Buying a home is a big moment in everyone’s life. It can also be a big commitment of both time and money. But if you’re not planning to stay in the home 15 years or more, then an adjustable-rate mortgage (ARM) can allow you to take advantage of lower interest rates and help keep your monthly payments down until you’re ready to move out and move up.
How Adjustable-rate Mortgages Work
As the name suggests, ARM loan interest rates change based on market indexes after a short, initial term. All adjustable-rate mortgages begin with a “fixed-rate period” that locks in an interest rate for the first 1-10 years of the loan. Typically, the interest rate during that time is lower than a traditional fixed-rate mortgage. Once that period ends, the interest rate can go up or down depending on a number of market factors. This is why ARM loans are so attractive to homebuyers who don’t plan to stay in their home for long.
Fixed-rate for Initial Term
Depending on the exact loan terms, your ARM loan will feature an initial fixed-rate before resetting to an adjustable rate – so you’ll know exactly what your monthly payment will be. For example, a five-year ARM will have a fixed rate for the first five years. After that, the rate adjusts based on current indexes.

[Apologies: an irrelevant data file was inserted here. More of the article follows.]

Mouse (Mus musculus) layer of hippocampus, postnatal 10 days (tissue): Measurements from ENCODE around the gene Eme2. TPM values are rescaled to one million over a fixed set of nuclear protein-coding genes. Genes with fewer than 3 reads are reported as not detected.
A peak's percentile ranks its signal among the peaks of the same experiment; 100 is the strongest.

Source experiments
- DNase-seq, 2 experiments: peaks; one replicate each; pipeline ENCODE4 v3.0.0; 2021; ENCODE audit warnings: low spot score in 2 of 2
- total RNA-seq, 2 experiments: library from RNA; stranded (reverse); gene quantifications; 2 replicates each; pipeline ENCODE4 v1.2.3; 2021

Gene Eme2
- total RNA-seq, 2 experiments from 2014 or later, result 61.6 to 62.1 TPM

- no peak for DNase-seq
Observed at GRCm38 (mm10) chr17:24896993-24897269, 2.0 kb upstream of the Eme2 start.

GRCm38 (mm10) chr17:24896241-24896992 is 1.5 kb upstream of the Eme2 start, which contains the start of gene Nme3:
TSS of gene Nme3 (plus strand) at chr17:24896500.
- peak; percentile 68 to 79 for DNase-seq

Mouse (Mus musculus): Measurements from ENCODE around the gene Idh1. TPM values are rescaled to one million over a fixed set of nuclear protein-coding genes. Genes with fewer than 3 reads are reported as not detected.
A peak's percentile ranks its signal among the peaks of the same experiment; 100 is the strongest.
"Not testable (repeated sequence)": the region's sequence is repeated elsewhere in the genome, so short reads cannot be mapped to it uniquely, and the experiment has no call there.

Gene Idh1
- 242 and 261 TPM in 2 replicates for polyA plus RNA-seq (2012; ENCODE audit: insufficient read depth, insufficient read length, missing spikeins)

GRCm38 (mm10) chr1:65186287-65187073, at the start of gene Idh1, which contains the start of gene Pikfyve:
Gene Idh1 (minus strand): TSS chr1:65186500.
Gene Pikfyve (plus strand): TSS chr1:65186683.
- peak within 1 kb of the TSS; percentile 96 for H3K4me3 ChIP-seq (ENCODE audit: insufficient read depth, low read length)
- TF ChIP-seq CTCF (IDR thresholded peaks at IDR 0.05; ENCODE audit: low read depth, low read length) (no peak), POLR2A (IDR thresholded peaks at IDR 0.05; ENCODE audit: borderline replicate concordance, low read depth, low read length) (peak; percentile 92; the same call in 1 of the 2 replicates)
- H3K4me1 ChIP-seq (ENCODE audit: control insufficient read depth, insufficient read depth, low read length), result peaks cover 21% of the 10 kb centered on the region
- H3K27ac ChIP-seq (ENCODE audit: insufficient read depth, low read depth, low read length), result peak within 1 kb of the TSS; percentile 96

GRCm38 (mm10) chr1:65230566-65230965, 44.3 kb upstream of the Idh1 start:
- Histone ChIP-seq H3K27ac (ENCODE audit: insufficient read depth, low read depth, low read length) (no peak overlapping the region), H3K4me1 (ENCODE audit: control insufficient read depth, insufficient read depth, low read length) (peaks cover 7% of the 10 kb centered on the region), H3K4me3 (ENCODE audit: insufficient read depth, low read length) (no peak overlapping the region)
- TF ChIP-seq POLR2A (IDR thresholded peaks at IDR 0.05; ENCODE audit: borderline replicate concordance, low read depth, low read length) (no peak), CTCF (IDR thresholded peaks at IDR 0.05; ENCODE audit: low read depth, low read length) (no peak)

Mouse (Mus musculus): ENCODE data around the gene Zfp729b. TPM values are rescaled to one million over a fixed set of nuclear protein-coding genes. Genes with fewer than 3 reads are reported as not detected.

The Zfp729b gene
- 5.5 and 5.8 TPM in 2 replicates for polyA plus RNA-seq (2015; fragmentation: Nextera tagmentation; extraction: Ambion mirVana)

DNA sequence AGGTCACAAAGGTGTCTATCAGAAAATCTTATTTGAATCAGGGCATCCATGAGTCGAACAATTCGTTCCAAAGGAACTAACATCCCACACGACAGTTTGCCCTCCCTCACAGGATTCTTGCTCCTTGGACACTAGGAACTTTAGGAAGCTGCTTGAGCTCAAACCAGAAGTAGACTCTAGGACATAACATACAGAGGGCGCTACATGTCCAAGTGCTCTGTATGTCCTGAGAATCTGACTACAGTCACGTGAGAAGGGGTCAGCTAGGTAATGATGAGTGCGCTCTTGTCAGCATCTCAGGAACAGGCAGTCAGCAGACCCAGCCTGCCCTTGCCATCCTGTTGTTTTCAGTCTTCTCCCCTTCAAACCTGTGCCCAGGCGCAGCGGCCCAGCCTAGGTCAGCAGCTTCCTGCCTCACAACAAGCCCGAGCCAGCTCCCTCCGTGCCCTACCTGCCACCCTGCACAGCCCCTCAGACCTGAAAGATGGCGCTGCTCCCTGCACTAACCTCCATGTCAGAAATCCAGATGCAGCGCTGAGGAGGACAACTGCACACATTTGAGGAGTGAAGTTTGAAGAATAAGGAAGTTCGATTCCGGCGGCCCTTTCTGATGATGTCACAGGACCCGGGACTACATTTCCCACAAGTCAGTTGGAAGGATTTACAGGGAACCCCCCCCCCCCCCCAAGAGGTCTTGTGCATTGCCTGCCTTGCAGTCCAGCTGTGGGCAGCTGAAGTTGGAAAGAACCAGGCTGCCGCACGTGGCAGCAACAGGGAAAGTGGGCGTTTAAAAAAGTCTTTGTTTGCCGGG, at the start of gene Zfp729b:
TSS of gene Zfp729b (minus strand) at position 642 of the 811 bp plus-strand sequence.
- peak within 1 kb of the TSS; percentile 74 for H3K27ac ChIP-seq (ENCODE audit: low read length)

Lower Initial Monthly Payment
Initial interest rates for ARM loans are typically lower than what you’ll find on conventional fixed-rate mortgage loans. This means you’ll have a lower initial payment and may help qualified homebuyers afford the house they need.
Be Prepared for Rate Changes
ARM loans can be a great tool for homebuyers looking for lower initial rates and monthly payments, or homebuyers who plan to sell again before the initial term ends. However, after the initial fixed-rate term is over, the rate and monthly payment may go up. Predicting how your rate will change is difficult because it depends on a variety of factors in the market.
Adjustable Rate Mortgage (ARM) Loan Overview:
- Wide variety of term lengths available.
- Interest rate is fixed for the initial term, then adjusts yearly after that term is over.
- Rate adjustments are protected by yearly and lifetime caps.
- Interest rates often lower than conventional fixed rate mortgage loans.
- Available for new purchases and refinancing.